send-hook (~s\ Spammer) 'set signature="~/.mutt/spammer"'

and a "signature" file, "~/.mutt/spammer" that says

Dear sirs:

I've just received mail from a spammer who seems to be coming from your
domain. Please fall upon this creature and rend him to bits. His garbage,
with headers, is appended.

Ben Okopnik

<grin> No, I don't like spammers.

So, in order to send a complaint, I look at the headers with the 'h' key, run a 'whois' on the originating address, hit 'm' to send mail, and type the following at the prompts:

To:         abuse@<>
Subject:    Spammer

Given that keyword in the subject, "mutt" pulls up my "spammer" signature file. I save it, append the original spam with the 'A' key, and send it. About 15 seconds of typing, whenever I feel like getting another spam kill. :)

(Just as I was about to send off this article, I got another spam kill, this time from UUnet. <grin> I collect'em.)

On we go to other folks' recipes.

LG itself is in a rather vulnerable position in regard to spam. Since the address is posted on the Net thousands (by now, perhaps millions) of times, it is constantly harvested by spammers. The thing is, "tight" filters of the sort that I've described are not feasible. Consider: what would be a safe "filter" for spam that would not also knock out a certain percentage of our readers' mail? People send mail in from all over the world, in many different ways, with just about every kind of client (including those that create broken headers.) The spam rate for LG, according to Mike Orr, is 28% per month. Rejecting "Precedence: bulk" mail, which can be a good "minor" filter, is not an option: many "News Bytes" entries (since they are bulk-mailed news releases) are sent that way. Even the inquiry that led to the publication of the HelpDex cartoon series came that way.

What to do?

The answer seems to be careful, "accept-when-in-doubt" filtering and checking the "spam" mailbox more often than most people. For the staff at LG, it's just another cost of doing business. Hopefully, even their "loose" filters decrease some of that load.

Dan Wilder, the resident admin and system magician, had the following "spam killer" in his "~/.procmailrc":

* !^(To:|From:|Cc:|Resent-From:|Resent-To:).*(eskimo\.com\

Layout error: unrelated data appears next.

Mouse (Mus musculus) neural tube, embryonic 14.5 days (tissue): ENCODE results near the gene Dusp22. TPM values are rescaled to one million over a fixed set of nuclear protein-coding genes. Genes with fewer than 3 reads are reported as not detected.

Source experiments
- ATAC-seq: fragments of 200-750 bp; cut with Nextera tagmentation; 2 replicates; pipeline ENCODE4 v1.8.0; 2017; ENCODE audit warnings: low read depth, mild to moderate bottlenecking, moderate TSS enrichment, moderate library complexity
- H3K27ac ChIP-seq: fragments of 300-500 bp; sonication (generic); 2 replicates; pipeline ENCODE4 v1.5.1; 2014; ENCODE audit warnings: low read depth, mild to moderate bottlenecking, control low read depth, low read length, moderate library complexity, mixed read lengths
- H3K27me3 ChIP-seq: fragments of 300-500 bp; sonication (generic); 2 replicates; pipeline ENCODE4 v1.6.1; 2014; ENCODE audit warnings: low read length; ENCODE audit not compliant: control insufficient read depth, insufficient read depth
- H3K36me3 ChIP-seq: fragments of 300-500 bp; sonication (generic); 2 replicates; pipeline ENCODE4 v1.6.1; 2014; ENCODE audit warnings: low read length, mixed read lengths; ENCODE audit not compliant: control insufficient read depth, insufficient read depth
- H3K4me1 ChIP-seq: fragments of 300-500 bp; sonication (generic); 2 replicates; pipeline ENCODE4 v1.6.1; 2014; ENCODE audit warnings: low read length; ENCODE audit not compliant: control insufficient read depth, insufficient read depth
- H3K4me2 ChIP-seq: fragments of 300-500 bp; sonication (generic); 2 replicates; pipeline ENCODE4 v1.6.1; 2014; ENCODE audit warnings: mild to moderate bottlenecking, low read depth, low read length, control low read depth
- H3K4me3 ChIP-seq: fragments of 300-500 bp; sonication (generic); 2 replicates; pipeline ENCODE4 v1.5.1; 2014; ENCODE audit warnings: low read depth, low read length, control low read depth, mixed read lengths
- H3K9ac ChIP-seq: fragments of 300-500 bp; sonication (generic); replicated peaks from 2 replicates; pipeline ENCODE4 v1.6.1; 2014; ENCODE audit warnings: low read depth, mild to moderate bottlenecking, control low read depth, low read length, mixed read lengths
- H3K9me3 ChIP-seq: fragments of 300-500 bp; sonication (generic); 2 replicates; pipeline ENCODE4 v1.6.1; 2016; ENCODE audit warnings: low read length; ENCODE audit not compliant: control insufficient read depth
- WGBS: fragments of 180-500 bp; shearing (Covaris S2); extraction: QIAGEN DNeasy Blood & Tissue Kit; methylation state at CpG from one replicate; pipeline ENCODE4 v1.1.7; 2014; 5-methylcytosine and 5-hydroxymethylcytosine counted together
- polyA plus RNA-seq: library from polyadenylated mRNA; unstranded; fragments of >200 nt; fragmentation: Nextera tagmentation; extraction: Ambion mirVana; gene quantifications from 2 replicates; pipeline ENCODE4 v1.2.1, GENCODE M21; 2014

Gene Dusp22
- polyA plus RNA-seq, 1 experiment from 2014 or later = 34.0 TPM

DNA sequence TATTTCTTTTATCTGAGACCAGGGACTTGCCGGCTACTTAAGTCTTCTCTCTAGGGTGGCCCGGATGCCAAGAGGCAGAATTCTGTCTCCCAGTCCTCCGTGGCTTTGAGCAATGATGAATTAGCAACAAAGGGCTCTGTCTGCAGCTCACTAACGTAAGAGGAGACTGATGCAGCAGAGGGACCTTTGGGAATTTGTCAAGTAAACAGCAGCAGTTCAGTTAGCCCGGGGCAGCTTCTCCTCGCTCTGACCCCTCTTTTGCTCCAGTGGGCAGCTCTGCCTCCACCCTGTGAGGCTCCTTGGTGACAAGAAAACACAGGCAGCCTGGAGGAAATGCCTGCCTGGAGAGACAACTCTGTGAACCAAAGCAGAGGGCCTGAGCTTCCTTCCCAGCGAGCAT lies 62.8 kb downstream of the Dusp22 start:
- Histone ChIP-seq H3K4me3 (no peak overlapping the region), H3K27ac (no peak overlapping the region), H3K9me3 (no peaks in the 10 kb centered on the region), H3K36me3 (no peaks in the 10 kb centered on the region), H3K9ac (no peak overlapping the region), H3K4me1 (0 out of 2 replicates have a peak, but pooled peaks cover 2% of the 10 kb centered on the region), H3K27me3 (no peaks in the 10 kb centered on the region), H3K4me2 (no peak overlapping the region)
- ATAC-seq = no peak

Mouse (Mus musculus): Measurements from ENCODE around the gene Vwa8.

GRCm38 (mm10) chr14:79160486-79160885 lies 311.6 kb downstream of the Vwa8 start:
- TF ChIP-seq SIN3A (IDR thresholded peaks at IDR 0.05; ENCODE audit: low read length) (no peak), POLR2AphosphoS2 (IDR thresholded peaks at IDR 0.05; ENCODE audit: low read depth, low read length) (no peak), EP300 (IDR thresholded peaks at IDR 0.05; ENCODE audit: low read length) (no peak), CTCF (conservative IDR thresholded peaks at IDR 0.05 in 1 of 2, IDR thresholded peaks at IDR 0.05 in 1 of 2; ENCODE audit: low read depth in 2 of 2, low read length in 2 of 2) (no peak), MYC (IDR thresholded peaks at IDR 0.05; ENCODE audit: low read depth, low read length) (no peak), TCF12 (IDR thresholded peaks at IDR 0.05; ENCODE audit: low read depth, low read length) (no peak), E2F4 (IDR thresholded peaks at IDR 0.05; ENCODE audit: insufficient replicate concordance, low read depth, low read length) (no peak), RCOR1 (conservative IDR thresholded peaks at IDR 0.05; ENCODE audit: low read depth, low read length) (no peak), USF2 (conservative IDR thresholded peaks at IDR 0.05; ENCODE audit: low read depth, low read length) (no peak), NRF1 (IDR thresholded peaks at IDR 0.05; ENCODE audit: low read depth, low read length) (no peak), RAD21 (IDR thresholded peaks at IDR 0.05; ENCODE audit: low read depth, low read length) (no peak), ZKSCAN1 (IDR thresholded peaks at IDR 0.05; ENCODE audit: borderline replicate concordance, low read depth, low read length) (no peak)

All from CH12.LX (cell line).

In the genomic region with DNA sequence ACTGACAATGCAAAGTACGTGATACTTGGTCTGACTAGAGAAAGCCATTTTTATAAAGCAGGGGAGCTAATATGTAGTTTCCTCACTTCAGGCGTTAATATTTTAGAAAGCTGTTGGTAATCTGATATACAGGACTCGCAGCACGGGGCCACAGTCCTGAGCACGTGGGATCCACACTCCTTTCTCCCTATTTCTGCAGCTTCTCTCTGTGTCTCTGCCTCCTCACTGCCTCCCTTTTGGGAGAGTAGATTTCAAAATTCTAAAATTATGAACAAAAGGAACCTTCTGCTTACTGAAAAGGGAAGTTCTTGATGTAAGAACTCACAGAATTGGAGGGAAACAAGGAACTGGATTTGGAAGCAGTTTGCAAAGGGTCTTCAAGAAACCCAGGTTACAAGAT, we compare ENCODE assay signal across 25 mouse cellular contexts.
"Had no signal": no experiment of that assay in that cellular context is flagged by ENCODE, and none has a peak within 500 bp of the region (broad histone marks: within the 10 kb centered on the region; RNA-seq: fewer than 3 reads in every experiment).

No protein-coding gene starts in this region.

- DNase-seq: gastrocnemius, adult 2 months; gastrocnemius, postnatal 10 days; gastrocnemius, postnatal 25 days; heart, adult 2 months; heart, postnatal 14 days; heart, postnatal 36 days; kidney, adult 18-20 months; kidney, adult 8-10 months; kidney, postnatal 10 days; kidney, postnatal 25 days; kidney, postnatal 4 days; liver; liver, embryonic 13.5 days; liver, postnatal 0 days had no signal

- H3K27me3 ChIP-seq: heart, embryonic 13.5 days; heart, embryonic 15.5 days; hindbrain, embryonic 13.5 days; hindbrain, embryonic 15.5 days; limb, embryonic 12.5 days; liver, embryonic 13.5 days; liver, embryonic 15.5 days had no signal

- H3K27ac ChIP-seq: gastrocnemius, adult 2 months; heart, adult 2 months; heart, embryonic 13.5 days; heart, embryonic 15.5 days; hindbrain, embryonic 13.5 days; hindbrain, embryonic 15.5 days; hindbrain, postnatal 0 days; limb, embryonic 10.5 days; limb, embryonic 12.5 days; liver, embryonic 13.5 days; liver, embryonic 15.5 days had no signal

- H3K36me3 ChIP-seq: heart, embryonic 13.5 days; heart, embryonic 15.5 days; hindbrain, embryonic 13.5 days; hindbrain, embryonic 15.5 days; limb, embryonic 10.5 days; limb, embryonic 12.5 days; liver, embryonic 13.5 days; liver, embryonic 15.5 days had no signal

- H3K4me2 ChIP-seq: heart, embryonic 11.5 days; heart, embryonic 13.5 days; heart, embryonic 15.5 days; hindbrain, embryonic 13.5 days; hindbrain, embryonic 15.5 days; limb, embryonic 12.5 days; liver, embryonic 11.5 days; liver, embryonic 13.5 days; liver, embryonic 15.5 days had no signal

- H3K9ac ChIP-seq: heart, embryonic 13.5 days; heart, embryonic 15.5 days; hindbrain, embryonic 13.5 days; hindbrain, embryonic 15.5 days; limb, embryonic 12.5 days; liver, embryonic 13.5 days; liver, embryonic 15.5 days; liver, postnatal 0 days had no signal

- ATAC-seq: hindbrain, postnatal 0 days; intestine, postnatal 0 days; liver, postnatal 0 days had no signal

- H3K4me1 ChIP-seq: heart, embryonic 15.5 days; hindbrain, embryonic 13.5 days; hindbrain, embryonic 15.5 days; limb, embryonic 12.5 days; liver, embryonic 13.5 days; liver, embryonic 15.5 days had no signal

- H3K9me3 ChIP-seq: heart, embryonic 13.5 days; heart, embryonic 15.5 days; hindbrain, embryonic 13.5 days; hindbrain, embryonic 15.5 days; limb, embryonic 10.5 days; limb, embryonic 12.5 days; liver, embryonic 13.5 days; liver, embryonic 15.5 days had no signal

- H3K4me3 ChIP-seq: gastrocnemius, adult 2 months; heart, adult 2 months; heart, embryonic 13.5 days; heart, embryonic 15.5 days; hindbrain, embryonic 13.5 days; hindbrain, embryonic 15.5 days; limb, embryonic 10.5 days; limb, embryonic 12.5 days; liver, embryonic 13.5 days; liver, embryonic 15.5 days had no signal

Pretty obvious - anything that doesn't match those three domains in the specified headers wasn't sent to him. Dan checks his "spamfile" every once so often - as do I, because real mail can slip by and match by mistake - and this takes care of the tiny percentage of errors.

Before that is a rule that allows exemptions, as for mailing lists:

* ^(From:|To:|Cc:) .*(-list\



Much the same thing as my "whitelist", but hard-coded into ".procmailrc" itself. It's not much more difficult to add new people there, so it's just as good a solution as mine, though perhaps a trifle less automatic.

LG's editor, Mike Orr, does a fair bit of sorting (which I've clipped) as well as spam-killing in his recipes (designed by Dan Wilder):


# The real workhorse.
# Bogus recipient .. not To: or From: or Cc:,
# and has an "@" in To: (local mail from damaged MUAs may not)

* !^(To:|From:|Cc:) .*(\
* ^To: .*@

Hmm, looks like we have a blacklisted spammer here...

* From: .*

# if they have an X-Advertisement header, it's spam!

* ^X-Advertisement:.*

# To nobody!

* To:[         ]*$

# No To: header at all!
* !^To: .*

# Otherwise, fall off the end and default.

Wow. Seems like a whole lot of stuff, doesn't it? In reality, it's minor:

1) Pipe all incoming mail through "procmail".
2) Build a recipe.

That's it. I've thrown in a lot of tips for doing other spam-related stuff, but the above two steps are all you need to do in order to decrease or almost completely eliminate your spam. Oh, look - here comes another tip! :)

If you already have a mailbox full of spam, and you go ahead and do the above two steps, it's really easy to filter it all in one shot:

cat mbox | formail -s procmail

So, you can indeed "de-spam" your mailbox. Thanks to the power of Linux and "procmail", you too can stare at people who complain about getting deluged and say "Oh, yeah... I remember when I had that problem." <Laugh>

Happy spam-hunting!

Copyright © 2001, Ben Okopnik.
Copying license
Published in Issue 62 of Linux Gazette, February 2001